Michael Conforto is one of my favorite bounce-back hitters for 2022. He will likely never hit .322 again as he did in 2020, but he could be a .260 type hitter that hits 25-to-30 home runs. Conforto’s early NFBC ADP sits at 191. That makes him an easy buy at that price point and a great buy-low candidate in dynasty leagues.

Francisco Lindor, SS, New York Mets

Francisco Lindor’s first season in the Big Apple was not one that Mets fan and I’m sure Lindor himself envisioned. Despite the down season, Lindor still managed to hit 20 home runs and steal 10 bases, although it came with a .230 batting average. After struggling in 2020 as well, it is easy to wonder has Lindor just regressed?

Lindor did suffer an oblique injury mid-way through June that caused him to miss more than a month. Oblique injuries often linger and cause a player to struggle to return to form, but Lindor was better after injury.

Before suffering the oblique injury, Lindor was slashing just .226/.325/.373 with 11 home runs and eight stolen bases over 369 plate appearances. Over his final 155 plate appearances upon returning, Lindor hit nine home runs and slashed .239/.316/.500. Still not ideal, but the power did return which was a bit of a surprise considering the nature of an oblique injury.

Also, after returning from injury, Lindor posted a 91.3 mph average exit velocity and a 46 percent hard-hit rate. While his batting average was just .239, he posted an expected batting average of .267. That average exit velocity and hard-hit rate both would have been career-highs for Lindor.

Francisco Lindor Statcast

Lindor ran a career-low BABIP of .248 in 2021. Despite being a player who runs below-average BABIP’s, last season was a significant outlier for Lindor. There will likely be less pressure on Lindor in his second season with the Mets, and he hopefully runs into better batted-ball luck.

I am a little surprised that Lindor is going at an average pick of 53 in early drafts, as I thought there might be a more significant discount. Regardless, Lindor is an excellent choice among bounce-back hitters for 2022.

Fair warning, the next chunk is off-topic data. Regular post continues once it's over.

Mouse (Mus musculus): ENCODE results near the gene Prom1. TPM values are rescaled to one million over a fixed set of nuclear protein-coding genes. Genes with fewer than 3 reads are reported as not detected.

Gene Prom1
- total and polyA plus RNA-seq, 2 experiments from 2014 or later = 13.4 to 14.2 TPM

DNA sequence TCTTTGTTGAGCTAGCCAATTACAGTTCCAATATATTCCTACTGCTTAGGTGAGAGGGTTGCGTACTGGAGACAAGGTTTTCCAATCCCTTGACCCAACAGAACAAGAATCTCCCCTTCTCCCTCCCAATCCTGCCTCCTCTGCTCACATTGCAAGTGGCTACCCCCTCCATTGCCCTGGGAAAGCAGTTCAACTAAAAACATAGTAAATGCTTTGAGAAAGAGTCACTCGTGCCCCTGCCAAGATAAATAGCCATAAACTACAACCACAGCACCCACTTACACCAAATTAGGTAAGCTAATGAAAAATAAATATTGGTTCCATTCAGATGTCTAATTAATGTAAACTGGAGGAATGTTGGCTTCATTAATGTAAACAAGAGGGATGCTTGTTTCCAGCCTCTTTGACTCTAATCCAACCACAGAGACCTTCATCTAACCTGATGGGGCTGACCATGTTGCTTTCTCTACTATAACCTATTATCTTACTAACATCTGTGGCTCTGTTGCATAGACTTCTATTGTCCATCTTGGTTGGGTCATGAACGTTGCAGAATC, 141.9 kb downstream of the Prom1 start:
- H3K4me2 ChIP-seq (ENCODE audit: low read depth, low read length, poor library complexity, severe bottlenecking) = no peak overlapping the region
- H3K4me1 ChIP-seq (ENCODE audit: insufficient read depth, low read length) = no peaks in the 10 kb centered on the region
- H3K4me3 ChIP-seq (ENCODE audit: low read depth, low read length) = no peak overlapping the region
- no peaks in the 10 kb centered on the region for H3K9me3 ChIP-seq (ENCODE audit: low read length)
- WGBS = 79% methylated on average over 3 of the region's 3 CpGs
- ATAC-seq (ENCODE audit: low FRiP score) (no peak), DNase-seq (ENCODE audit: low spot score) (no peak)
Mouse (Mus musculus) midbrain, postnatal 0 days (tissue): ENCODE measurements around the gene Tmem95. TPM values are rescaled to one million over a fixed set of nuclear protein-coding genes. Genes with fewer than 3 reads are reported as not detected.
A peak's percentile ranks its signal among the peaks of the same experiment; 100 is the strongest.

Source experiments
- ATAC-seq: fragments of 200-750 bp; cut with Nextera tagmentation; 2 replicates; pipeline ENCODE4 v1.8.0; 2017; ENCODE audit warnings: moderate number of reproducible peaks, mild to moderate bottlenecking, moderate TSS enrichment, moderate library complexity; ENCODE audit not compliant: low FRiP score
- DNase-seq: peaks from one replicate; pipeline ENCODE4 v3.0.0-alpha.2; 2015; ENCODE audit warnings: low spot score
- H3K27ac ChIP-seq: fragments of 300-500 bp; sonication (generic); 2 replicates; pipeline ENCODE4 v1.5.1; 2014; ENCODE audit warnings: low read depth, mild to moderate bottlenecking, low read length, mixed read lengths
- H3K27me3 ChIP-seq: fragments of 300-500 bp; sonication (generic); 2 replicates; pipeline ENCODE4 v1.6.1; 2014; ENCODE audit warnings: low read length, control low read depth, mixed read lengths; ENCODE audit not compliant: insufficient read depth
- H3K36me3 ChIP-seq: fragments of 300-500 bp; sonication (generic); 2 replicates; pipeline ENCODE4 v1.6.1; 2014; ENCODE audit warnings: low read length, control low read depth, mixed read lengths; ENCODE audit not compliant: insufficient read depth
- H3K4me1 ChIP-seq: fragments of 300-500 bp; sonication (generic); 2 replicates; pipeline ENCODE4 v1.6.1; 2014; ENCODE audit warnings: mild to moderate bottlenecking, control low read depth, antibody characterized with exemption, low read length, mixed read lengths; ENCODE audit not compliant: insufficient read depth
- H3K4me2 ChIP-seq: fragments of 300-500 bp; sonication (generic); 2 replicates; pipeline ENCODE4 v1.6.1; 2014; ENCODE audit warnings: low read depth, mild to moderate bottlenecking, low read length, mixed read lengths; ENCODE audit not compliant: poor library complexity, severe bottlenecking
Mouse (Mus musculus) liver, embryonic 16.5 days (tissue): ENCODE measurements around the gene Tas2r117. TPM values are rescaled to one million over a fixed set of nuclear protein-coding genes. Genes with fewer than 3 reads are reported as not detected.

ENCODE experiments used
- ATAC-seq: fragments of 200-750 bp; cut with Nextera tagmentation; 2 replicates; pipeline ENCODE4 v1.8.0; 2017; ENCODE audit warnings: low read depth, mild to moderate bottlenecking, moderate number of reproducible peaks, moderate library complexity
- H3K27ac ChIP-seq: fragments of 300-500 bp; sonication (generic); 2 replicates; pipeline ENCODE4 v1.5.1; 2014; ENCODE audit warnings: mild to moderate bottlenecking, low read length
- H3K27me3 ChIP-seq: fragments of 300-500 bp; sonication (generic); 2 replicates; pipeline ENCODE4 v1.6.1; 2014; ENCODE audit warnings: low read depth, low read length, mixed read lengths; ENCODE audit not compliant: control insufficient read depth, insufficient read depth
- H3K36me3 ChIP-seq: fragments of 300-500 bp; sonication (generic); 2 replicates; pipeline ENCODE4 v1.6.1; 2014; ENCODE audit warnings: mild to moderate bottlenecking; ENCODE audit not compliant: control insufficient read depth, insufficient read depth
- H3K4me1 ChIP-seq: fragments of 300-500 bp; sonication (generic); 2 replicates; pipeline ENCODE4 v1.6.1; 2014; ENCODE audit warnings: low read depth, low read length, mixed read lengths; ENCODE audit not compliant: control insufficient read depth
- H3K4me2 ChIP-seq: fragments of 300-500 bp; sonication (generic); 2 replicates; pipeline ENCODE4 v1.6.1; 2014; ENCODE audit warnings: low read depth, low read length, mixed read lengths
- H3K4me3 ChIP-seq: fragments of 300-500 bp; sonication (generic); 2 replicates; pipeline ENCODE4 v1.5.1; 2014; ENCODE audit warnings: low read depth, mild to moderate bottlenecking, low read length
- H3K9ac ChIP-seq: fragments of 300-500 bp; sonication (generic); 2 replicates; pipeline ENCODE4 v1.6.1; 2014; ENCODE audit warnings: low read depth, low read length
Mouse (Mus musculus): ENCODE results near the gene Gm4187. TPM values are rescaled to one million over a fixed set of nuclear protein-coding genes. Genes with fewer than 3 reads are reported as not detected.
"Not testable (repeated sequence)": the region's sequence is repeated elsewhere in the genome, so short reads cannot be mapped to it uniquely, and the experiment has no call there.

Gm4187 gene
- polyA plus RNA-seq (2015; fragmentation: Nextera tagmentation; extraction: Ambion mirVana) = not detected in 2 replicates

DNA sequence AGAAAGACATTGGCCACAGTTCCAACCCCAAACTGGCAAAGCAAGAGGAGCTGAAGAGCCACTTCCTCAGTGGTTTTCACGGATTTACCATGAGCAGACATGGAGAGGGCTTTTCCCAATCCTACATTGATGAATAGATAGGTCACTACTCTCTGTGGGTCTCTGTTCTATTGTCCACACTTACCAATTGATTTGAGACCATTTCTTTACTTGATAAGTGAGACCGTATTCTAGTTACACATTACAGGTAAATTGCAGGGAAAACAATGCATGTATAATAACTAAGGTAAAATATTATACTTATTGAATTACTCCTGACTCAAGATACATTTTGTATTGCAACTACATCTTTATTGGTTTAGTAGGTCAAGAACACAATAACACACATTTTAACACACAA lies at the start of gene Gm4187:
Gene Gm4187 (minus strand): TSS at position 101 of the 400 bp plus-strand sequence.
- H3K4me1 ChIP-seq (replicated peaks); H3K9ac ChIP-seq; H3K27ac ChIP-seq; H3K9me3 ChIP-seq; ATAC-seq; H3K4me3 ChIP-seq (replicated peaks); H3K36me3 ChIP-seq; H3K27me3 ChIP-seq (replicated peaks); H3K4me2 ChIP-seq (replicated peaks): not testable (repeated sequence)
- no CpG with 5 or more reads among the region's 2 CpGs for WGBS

Austin Meadows, OF, Tampa Bay Rays

Austin Meadows had an incredible debut season in 2018 and a solid first full season in 2019. But coming off the 33-HR/12-SB season, Meadows flopped in 2020 but dealt with various issues. Before the season began, Meadows was diagnosed with COVID-19 and returned about two weeks later. He also suffered an oblique injury late in August that he tried to play through but eventually wound up on the Injured List.

One of the biggest changes in Meadows’ profile was that he began to elevate the ball. Now, in some cases, that can be a good thing. But Meadows saw his average launch angle jump from 16.7 degrees in 2019 to 24.4 degrees in 2020. Very few players in baseball have the power to get away with a 24.4-degree launch angle. This year Meadows’ average launch angle dropped to 21.7 degrees, which is still high.

Austin Meadows Launch Angle

Meadows saw a spike in strikeout rate in 2020, up to 32.9 percent after just a 22.2 percent strikeout rate in 2019. The good news is that number dropped back down to 20.6 percent this season.

For the most part, Meadows’ underlying metrics match 2019, which is encouraging. The most significant difference is his flyball rate is just too high. If Meadows can get back to hitting more line drives, you can expect the batting average to trend upward without sacrificing his home run power. Meadows is a great candidate for a strong bounce-back season even though he still hit 27 home runs and drove in 106 runs last season.

Thanks for taking the time to read my article on bounce-back hitters. Be sure to follow along with Eric Cross’s Dynasty Breakdowns by Team and his latest with the Boston Red Sox.

Statistical and Media References: Fangraphs, Baseball Savant 

Also check out these 5 Under-the-Radar Hitters Who Could Hit 30 HRs.